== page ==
GIRL SUICIDE'S PATHETIC LETTER. A pathetic story was told 011 Monday at an inquest on Annie Smith, aged 17, whoae decapitated body was found on the line at Woking, within a short distance of her parents' house. The girl, who had been in service, had written to her father that she was suffering from kidney trouble, and that the doctor had told her that it would lie a miracle if she lasted longer than a month. Sit(- lizict r(, life or strength in her, she said, and went about as if worked by machinery. Realising what a bad' and ungrateful daughter she had been, she asked her parents' forgive- ness, as she felt sheeOldd not go knowing they thought badly of her. It v.ns just as well that she should go, because she was 't.he rebel of the family." Mrs. Parnell. matron of a home at Wands- worth, where the deceased had slaved whilst changing situations, said the girl was way- ward and imaginative.The day before her body was found witness received from the deceased a letter, in which she said: "1 can- not possibly go to be married to Denis. Surely God would never bless such a mar- riage. Ko one ever seemed to care for me at home. I was always, the black sheep.' I never remember my mother kissing me or having a loving word for me. So you will not wonder why I used to talk to the boys. I forgive them all, though, as I hone to be forgiven. I know 1 am dying, and it is an awful feeling. T shall go home and see them a^ain, and then end it -ill. I hope you will forgive me for this wicked deed, but it is the best thing to do." The jury returned a verdict of Suicide whilst of unsound mind."
RECORD PUBLIC-HOUSE SALE. What was described as a record trans- action in public-houses was recalled by an action which terminated on Monday in the King's Bench Division. It was a elaihi by Mr. Alfred Moore, trustee of tltc est.nt.e ()r Mr. Frank J. Sullivan, against Mr. Richard Smith, public-house valuer arid broker, to recover X3,250 and £ 2,000 in connection with the sale of the' Angel, Islington, the Victoria, King's Cross, and the Rockingham, Newington-eauseway, in October, 1897. On behalf of Mr. Moore, it. was urged that in addition to £ 3.250 paid by Mr. Sullivan to the defendant on the purchase of the houses for £325,000 from a Mr. Brink icy, the defendant received £ 2,000 alleged secret commission from the vendors. Mr. Brinkley had since died, and Mr. Sullivan married the widow (Mrs. Brinkley). Then a commis- sion note was found relating to a payment by Mr. Brinkley to Mr. Smith, and the .plaintiff's case was that Mr. Sullivan paid his commission to the defendant in igno- rance of the fact that Mr. Smith was also being paid by the vendor. For the defence it was contended that the £ 2,000 was paid with Mr. Sullivan's knowledge. Defendant denied the alleged ne.erecy of the payment, and pleaded the Statute of Limitations. The jury found in favour of the plaintiff for the £ 5,250 claimed, with costs. Mr. Jus- tice Phillimore entered judgment for Mr. Moore with costs, and granted a stay of exe- cution, conditional upon the defendant pay- ing tlie money into Court within fourteen days.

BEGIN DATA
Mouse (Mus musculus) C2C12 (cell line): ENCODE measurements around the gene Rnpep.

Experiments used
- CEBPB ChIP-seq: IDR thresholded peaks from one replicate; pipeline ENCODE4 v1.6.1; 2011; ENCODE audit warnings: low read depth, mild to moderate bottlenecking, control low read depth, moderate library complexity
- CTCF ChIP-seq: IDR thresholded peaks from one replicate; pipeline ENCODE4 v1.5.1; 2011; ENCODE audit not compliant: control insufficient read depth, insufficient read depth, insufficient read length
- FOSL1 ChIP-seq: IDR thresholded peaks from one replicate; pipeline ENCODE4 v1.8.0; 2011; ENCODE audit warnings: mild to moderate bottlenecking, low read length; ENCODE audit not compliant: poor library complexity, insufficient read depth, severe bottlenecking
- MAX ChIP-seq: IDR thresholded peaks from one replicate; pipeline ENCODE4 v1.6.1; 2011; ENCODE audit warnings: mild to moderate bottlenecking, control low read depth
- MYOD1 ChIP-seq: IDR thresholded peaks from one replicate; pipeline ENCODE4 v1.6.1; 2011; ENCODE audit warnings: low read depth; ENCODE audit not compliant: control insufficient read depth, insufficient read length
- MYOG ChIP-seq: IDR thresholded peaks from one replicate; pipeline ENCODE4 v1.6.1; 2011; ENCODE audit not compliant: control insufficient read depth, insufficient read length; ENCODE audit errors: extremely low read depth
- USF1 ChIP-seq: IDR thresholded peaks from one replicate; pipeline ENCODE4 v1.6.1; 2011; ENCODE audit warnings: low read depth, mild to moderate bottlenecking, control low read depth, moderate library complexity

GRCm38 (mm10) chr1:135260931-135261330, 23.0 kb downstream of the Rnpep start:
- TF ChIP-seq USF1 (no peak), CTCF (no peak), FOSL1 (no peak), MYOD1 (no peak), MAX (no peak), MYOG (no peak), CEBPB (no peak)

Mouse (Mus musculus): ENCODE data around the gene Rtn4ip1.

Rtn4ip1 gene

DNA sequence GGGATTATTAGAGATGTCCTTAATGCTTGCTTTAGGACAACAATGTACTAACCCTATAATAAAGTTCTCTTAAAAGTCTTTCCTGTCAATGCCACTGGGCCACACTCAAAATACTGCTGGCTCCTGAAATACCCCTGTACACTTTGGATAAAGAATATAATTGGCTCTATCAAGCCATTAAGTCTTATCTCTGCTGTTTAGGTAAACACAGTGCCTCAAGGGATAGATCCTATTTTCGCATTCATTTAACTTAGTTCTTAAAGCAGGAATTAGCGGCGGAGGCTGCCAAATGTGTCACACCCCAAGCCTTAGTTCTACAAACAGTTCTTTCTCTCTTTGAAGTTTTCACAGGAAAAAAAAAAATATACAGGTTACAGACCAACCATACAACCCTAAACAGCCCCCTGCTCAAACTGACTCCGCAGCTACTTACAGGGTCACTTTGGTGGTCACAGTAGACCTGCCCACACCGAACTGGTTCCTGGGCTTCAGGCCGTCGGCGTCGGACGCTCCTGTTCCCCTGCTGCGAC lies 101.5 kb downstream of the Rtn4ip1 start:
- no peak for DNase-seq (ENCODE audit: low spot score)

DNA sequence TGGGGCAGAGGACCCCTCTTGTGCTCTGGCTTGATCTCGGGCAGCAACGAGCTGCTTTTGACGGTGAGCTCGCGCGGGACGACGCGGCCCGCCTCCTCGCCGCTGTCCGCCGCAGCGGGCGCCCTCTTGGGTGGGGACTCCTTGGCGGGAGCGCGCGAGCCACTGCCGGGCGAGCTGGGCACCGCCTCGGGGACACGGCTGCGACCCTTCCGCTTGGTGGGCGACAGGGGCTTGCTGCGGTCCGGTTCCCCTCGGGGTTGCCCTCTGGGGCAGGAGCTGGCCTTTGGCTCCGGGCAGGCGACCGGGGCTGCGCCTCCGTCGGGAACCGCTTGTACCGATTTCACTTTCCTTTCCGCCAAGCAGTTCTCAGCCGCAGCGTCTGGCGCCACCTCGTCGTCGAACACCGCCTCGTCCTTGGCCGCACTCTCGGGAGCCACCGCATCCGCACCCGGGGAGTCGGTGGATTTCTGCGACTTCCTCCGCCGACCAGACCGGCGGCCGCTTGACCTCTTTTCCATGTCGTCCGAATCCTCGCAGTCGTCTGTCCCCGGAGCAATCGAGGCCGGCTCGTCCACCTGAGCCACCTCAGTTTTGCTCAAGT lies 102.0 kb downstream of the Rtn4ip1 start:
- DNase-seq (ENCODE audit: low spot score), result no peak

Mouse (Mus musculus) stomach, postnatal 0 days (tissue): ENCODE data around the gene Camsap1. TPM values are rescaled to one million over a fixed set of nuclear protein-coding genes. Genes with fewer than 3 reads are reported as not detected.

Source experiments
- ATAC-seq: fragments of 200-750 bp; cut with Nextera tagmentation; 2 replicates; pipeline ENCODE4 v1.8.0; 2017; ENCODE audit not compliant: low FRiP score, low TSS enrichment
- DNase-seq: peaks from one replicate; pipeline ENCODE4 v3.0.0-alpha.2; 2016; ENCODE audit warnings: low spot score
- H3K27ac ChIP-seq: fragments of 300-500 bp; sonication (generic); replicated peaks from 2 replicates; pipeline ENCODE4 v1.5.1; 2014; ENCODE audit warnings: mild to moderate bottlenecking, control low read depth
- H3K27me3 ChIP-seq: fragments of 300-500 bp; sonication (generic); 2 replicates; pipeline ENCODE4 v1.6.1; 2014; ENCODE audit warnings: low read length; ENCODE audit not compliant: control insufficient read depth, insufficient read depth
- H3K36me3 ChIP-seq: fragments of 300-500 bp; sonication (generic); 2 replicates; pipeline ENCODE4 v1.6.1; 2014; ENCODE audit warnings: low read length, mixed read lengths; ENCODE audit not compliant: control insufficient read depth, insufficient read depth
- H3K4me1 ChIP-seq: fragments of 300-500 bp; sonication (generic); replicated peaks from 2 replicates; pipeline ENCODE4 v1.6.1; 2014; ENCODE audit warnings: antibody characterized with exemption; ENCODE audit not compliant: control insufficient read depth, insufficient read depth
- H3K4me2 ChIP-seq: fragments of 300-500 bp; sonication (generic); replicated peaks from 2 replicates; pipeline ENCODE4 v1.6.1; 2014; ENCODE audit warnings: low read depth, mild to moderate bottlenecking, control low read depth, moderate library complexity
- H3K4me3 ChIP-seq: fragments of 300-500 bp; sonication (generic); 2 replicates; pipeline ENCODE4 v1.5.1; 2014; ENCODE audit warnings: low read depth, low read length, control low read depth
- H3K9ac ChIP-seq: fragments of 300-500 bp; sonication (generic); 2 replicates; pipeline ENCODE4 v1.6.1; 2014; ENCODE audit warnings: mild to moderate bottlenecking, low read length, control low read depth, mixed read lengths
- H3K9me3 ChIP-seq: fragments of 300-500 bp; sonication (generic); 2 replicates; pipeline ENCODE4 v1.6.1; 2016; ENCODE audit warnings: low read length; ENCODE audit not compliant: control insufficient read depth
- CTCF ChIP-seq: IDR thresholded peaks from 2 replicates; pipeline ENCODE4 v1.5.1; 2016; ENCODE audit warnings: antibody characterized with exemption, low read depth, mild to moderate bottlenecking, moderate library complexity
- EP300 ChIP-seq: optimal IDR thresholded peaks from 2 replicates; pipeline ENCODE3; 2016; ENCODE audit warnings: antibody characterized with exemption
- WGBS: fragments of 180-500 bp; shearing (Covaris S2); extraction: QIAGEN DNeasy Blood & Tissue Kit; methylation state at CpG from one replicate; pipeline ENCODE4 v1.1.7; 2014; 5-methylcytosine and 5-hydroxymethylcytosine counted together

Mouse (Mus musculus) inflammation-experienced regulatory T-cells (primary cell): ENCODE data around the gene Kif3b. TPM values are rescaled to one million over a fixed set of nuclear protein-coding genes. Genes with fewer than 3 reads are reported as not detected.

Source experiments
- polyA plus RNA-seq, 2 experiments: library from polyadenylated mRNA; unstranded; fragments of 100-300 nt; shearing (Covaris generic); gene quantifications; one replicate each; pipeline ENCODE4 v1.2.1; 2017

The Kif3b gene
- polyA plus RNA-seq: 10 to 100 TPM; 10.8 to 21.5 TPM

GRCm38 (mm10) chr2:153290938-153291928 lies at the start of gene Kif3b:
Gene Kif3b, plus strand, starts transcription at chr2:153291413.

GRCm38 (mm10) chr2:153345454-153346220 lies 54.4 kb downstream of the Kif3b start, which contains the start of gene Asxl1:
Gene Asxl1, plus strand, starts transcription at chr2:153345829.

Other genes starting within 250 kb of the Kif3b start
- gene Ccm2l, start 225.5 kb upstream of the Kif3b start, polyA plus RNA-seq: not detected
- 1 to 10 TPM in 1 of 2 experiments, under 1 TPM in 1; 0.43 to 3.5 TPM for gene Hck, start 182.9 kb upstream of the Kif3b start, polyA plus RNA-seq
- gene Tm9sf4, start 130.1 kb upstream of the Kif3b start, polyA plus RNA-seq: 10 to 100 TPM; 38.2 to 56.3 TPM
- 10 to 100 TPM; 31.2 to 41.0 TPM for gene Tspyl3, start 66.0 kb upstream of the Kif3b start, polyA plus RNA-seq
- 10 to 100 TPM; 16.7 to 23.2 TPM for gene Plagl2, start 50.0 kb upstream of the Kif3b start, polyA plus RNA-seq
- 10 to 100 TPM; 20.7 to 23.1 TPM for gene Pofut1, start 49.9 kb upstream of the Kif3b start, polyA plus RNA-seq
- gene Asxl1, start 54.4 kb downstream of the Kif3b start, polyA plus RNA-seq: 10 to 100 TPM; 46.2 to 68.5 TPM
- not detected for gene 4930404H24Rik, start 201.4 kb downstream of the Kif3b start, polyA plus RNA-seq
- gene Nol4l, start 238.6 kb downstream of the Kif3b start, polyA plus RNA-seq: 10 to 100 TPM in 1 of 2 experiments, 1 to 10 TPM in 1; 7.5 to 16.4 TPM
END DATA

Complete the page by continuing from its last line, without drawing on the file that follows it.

ACCIDENT DELAYS A MARRIAGE. The story of a marriage delayed as the re- Bult of an L.C.C. tramcar accident was told in the Loanion Sheriffs' Court on Monday, in a case -remitted from the High Court for tttaessment of damages. In November last Edward Jackson, of Hackney, was riding in a car, when he was thrown violently from his seat through another tramear colliding. He has been under medical treatment since. Jackson said he suffered from injury to the spine, pains in the head, giddiness, and want of sleep. He had been unable to work since the accident. His marriage, which had been fixed for this August, had to be put off. In fact. he was on his way to meet his sweetheart at the time of the mishap. Counsel: I hope the marriage will still come off. Is the lady still willing to wait? Jackson (smiling): I hope so. Dr. Hume said the man was suffering from loss of sensationi in the legs, arms, and body, due to the low condition of his nervous system. It was not certain tliaf* even with special treatment (which had not been tried) he would recover. The jury assessed damages at £ 415.
A DESERTER'S MISTAKE. A man walked into Deal Police-station on Saturday night, and said he wished to give himself up as a deserter from the Marines. Subsequent information showed that after four months' service he deserted 13 years ago, and had since been in a situation at Swindon, where he married, and had an exemplary character. Reading in the papers of an amnesty for deserters on the King's accession, he com- municated with the Royal Marine authori- ties, only to be told that the amnesty did not apply to naval deserters, and advising him to give himself up. At the police-court on Monday it was ttated that the Admiralty would be in- formed of the circumstances with a view to a pardon and discharge being granted. Informally handing the man over to the Custody of the Marines, the magistrates hoped their efforts would be successful.
DEAD MAN COMES HOME. A remarkable tale of the return home of a, msni who was suppo rl to have been dead a 'iio-l'h comes from Car'is!'?. lice i'i;nied John Thompson left. hif> home in C-'Hin'e, pcesumahly In '■•iots M'i, bvsiness • at. Hillofch. a seaside resort t wentv mjloK awav, and at night his lie could rot get back until the following dfjy. X-xi jmvTiing the police found on the naturally i was presumed' by the authorities that the rji'U had been drowned whilst bathing. 'fit" who k!lfW hint most intimately, how- ever. were suspicious, owing to the fact that the same man disappeared about a year ago under sensations) circumstances, and was a ft t wards found en joying himself at Leeds. That their belief was justified is proved now by his return home. It is said that lie, hought a complete set of cheap clothing in Carlisle the day he went and donned these when he left th* others on the beach.